Scouting the German Danube

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Danube bike route sign
Danube Bike Route Sign

When I went over to the Eurobike exhibition in August, I took the opportunity to do a bit of scouting around to take a look at one of Germany’s most popular long distance bike routes, which follows the Danube (or “Donau” in German) from its source in Donaueschingen to the pretty border town of Passau where the Inn (as in Innsbruck) and Danube come together.

One of the prettiest stretches is on the first leg of the route, from the source to the Hohenzollern town of Sigmaringen, which is just under 90 km with a total of 365m of ascent.

SigmaringenSigmaringen is well worth a visit.A small town, dominated by the Hohenzollern castle on its outcrop of rock, overlooking both town and river. There’s a real southern German delicacy, which I always enjoy, called Kässpätzle. This literally means “cheese sparrows”; for some inexplicable reason, the local noodles are known as “sparrows”, perhaps because they are about as wide as they are short. This dish sees layers of noodles and cheese with a fried onion topping go into the oven. The reason for mentioning all this is that the Café Bootshaus (or the Boat House café, if you need a translation) served a great version in our evening in the town, washed down by a couple of mugs of the “Zollern” beer.

JaegerhofFinding a good place to stay while cycle touring in Germany is easy if you go online or get hold of a copy of the “Bett + Bike” directory, operated by the German ADFC cycling club. Not surprisingly, one of their recommended stops is the Jägerhof in Sigmaringen. This is a “hotel garni” which signifies that it doesn’t do evening meals – but they made up for it with a great spread of a breakfast, clean and comfortable rooms with en suite, and a balcony. But the “chef” – which in German signifies the manager or more likely the owner, rather than the cook! – was brilliant. He assisted a couple of ladies who had come down by train from the Rhineland and were following the Danube bike route, but had a variety of problems due to an elderly bike not quite being up to the journey, as well as non biking clothes getting caught in a chain, and so on.

He also helped me no end to get hold of my Germanwings boarding card and get it printed. Unlike airlines like Easyjet and Ryanair who allow you to print your boarding pass quite a few days in advance, Germanwings makes you do this inside 3 days before your flight. This was fine for the flight out from Stansted to Stuttgart, but meant that I had to access their system inside 3 days before flying home. Because I was registered as a UK based passenger, their system would not allow me to log in with my surname and ticket reference number, probably because their system detected a German IP address rather than a UK one. If you call their customer service number in Germany from a UK mobile, you get an announcement that the number is not valid, forcing you to call to the UK, with a cheering message that waiting times for an agent are “less than 20 minutes”.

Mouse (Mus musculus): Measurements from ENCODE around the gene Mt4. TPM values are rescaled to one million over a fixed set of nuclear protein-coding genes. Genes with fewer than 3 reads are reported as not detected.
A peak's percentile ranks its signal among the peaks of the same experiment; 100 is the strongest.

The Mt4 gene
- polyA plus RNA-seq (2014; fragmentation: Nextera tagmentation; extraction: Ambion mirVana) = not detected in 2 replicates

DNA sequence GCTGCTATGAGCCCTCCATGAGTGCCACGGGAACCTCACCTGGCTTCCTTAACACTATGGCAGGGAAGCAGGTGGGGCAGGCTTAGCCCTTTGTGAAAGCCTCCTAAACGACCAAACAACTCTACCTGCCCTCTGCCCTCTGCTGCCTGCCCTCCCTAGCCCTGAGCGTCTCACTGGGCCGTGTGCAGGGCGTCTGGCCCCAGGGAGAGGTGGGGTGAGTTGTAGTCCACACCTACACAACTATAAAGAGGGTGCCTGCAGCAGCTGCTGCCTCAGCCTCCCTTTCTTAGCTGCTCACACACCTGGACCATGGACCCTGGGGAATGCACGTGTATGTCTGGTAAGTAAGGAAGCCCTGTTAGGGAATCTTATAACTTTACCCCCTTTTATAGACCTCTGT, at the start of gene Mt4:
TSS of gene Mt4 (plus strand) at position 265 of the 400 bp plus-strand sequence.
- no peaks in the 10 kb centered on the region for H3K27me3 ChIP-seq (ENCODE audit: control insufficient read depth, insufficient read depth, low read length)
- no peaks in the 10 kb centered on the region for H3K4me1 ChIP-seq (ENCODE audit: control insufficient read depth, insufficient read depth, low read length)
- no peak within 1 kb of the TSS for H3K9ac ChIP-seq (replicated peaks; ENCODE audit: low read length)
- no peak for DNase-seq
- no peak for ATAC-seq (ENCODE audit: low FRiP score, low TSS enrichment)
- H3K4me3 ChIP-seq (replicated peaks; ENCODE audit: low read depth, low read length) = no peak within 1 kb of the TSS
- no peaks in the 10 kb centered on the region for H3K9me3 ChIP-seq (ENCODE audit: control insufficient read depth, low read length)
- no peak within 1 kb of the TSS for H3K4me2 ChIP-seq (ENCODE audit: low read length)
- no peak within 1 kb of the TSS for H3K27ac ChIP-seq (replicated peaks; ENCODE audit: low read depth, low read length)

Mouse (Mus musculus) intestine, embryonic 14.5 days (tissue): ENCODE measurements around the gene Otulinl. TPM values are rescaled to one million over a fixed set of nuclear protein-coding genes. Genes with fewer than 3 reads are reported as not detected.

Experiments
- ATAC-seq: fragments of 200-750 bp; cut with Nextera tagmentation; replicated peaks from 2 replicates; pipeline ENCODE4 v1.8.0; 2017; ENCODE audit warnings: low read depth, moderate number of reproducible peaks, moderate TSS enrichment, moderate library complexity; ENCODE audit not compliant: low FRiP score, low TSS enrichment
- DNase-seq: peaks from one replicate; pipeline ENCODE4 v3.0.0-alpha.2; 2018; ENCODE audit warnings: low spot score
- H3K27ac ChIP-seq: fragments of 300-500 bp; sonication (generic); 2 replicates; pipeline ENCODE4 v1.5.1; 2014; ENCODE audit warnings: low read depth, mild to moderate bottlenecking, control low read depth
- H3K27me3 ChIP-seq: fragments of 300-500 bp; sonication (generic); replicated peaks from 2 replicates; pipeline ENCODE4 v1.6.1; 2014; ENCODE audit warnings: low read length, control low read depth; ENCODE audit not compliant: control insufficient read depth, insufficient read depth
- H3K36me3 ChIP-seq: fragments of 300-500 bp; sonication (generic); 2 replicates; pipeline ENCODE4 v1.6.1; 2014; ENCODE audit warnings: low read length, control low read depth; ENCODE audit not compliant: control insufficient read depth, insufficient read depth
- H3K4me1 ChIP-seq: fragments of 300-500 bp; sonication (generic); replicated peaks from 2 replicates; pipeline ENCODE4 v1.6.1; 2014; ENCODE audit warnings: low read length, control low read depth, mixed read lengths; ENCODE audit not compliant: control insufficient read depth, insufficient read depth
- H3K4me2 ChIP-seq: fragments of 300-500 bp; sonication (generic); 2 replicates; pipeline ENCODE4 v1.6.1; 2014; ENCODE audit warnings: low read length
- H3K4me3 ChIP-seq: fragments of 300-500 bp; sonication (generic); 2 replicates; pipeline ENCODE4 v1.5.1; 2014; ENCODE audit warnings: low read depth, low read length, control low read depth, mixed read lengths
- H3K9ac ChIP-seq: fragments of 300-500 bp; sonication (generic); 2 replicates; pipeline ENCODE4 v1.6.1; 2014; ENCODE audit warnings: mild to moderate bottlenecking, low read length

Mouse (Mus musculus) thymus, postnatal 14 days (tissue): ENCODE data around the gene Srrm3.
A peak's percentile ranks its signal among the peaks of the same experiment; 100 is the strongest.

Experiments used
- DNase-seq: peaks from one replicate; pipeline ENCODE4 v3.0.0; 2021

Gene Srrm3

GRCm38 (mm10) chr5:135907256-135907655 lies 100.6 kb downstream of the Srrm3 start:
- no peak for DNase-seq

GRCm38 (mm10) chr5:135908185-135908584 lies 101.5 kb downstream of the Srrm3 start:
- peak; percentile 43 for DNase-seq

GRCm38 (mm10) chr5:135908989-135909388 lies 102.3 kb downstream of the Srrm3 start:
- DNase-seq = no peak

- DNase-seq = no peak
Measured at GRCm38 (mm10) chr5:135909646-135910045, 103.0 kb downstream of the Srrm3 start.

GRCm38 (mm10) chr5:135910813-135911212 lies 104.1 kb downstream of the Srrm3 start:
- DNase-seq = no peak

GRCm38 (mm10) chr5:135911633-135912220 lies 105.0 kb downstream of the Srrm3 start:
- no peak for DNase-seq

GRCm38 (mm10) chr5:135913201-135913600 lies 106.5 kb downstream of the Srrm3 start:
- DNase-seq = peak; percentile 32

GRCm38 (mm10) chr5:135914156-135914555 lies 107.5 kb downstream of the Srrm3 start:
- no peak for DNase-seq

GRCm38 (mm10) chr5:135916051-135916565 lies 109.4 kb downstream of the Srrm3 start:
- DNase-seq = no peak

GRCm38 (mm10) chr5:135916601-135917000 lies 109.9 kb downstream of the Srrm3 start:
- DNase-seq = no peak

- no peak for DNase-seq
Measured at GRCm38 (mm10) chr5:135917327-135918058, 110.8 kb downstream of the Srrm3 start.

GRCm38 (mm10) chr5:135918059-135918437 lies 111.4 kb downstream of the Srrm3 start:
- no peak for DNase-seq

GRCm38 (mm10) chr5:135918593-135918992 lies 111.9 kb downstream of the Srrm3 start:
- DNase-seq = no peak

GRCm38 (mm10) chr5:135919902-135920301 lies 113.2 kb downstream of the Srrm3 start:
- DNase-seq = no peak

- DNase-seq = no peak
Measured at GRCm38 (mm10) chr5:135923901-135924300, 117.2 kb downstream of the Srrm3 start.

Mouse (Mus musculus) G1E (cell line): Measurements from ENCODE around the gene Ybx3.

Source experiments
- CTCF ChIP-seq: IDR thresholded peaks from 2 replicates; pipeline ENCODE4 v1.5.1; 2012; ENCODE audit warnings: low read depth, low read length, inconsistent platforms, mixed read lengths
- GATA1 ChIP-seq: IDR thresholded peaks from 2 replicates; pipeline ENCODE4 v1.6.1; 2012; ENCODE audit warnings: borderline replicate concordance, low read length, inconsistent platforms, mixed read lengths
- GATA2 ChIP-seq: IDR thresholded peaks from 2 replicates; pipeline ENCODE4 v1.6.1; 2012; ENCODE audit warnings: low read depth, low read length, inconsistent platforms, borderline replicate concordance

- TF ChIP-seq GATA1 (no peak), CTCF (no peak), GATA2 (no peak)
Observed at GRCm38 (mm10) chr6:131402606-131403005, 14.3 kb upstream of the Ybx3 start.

Using a German landline to call the German customer service number gets past the “number not valid” issue, but still gets the waiting times of less than 20 minutes. If only! Nearly 30 minutes later, I got through to an agent – who couldn’t hear me and put the phone down. So, start again. This time the “less than 20 minutes” turned out to be only 23 minutes. I got through and had my boarding pass emailed to my mobile phone. It was when I tried forwarding the email to the hotel, that Germanwings security kicked in again: the email went through but without attachments. The “chef” of the hotel was brilliant and determined to help in everyway possible: my USB charging lead was connected to the office computer, and from there to the printer. What wonderful service from a great “Bike+Bett” stop.

Bike Route signs in Blindheim Further on down the Danube, past Ulm – traditionally the first navigable point of the Danube – there is a small town called Höchstädt, which is probably unheard of here in the UK, but it has a small hamlet outside it called Blindheim. The Germans refer to a large battle between the French and Bavarians on oneside (in the war of the Spanish Succession) and the British on the other, as the Battle of Höchstädt. We call in Blenheim. The only thing to be seen now is a small column outside the village church, saying that the French colonel in charge presented his dagger to one General Churchill in surrender on that Church square.

It’s about 620 km from Donaeschingen to Passau and another 375 to Vienna – one of the most popular long distance routes in the German speaking world.

Time to start planning! There are tour and bike hire companies who travel these routes, all of which can be found via a web search – or strike out an do your own thing. There are loads of German bike routes with good signage. The photo below was taken in Blindheim. If following the Danube route, it’s easy to spot the attractive logo with the blue waves of the Danube and the castle above it. 

 

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